Polenta, quinoa, kimchi or seaweed – have you tried these foods, or even cooked with them? If so, you might be an adventurous eater – getting a thrill from seeking out and trying foods less familiar to most Americans. According to a new study, you might even weigh less than people who are less adventurous. And a healthy weight is one important factor for keeping risk low for many cancers, including colorectal, postmenopausal breast and kidney.
Published in the journal Obesity, the study authors set out to look at whether being willing to try new or different foods might relate to weight (BMI). Although some earlier studies found that eating more of a variety of foods links to higher BMI, in those cases variety meant eating more foods at one time. Here, the researchers wanted to look at women they describe as “neophiles” – adventurous eaters who enjoy trying new foods.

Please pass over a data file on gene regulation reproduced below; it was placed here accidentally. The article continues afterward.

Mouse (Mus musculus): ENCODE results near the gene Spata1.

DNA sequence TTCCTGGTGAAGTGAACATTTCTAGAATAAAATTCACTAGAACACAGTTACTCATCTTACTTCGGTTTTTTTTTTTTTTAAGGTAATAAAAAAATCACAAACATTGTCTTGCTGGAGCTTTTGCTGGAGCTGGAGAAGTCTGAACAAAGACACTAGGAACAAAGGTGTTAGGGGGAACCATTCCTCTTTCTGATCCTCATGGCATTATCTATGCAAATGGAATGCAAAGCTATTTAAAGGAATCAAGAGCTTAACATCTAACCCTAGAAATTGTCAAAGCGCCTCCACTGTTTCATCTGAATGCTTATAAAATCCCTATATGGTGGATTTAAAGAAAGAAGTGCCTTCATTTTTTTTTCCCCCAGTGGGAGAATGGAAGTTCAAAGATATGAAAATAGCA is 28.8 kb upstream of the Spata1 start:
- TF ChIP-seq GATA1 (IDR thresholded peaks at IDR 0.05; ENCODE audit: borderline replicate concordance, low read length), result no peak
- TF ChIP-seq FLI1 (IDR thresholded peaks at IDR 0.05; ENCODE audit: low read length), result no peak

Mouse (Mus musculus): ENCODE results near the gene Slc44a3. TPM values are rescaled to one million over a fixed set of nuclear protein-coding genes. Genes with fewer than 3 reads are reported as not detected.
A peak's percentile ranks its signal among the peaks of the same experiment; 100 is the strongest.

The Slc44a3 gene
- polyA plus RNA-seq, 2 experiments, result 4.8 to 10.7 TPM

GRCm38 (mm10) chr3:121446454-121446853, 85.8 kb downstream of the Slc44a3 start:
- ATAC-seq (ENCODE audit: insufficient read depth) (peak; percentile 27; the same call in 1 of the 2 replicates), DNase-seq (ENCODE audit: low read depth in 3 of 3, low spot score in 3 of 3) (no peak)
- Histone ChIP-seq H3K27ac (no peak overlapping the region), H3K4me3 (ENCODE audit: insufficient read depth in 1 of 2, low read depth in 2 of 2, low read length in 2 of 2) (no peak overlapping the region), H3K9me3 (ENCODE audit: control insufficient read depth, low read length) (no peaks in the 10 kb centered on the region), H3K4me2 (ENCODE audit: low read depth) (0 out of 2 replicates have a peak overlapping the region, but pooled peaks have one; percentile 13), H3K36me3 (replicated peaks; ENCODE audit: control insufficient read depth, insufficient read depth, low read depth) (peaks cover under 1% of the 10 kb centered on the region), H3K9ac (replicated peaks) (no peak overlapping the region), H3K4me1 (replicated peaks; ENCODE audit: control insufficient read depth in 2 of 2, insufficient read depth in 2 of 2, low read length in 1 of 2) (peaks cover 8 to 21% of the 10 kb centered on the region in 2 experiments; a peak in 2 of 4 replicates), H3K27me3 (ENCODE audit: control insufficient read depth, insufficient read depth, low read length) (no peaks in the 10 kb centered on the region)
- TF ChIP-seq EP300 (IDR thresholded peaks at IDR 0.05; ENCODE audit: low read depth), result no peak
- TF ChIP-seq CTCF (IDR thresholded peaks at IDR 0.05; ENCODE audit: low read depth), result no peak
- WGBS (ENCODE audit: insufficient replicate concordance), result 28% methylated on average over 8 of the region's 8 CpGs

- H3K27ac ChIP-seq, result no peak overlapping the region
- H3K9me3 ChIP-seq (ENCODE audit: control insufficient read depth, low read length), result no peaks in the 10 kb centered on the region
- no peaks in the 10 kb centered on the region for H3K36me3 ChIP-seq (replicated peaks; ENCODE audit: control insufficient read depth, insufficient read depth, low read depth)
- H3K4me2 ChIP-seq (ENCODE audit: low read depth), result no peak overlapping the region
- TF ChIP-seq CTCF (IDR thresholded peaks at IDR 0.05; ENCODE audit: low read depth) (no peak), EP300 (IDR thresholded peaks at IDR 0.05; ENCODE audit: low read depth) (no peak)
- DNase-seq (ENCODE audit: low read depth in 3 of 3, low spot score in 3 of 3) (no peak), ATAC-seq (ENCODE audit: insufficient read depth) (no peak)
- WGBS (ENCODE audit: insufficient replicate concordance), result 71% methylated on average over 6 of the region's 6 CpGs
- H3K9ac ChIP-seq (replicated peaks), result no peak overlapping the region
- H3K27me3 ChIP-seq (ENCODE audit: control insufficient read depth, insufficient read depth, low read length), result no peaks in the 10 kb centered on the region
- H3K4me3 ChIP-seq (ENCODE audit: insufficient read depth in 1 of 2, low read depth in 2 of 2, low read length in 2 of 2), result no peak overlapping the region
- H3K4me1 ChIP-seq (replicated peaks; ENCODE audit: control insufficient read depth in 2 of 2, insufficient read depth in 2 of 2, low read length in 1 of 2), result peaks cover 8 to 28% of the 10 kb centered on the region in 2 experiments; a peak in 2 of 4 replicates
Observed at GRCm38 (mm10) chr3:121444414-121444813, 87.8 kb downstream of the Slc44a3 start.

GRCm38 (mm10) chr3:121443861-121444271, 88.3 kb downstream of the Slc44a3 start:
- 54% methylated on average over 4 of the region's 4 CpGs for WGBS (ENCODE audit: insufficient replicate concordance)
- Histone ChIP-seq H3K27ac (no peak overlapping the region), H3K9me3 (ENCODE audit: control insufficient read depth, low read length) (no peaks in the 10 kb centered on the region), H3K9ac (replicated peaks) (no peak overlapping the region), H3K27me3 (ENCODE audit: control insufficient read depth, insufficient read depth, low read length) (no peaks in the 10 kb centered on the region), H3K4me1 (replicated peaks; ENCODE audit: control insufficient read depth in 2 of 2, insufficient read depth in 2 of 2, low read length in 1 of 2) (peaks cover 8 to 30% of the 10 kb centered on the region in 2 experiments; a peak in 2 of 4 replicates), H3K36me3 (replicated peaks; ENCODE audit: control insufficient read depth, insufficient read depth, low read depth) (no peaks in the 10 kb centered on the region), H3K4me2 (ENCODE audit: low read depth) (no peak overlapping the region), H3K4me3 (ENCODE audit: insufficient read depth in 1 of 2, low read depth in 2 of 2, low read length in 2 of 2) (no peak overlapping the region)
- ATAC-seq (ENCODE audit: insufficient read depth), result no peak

On this fourth of July, treat your family and friends to a healthy, delicious and cancer-protective backyard barbecue featuring a patriotic red, white and blue menu.
Brightly colored seasonal and familiar favorites like watermelon and blueberries are always welcome, but it’s also a great time to introduce new food ideas that fit on AICR’s New American Plate – a plant-focused way of eating for cancer prevention.
If vegetables aren’t the all-star of your meal, and you – like many of my clients – think of vegetables as bland or boring, think again.
With the spring weather upon us, this is a great time of year to increase your intake of fresh seasonal veggies. Vegetables are packed full of vitamins and nutrients that protect your health, including reducing your risk of cancer and heart disease. While you may know this, rather than eating vegetables because you feel like you should eat them, start eating them because you enjoy them.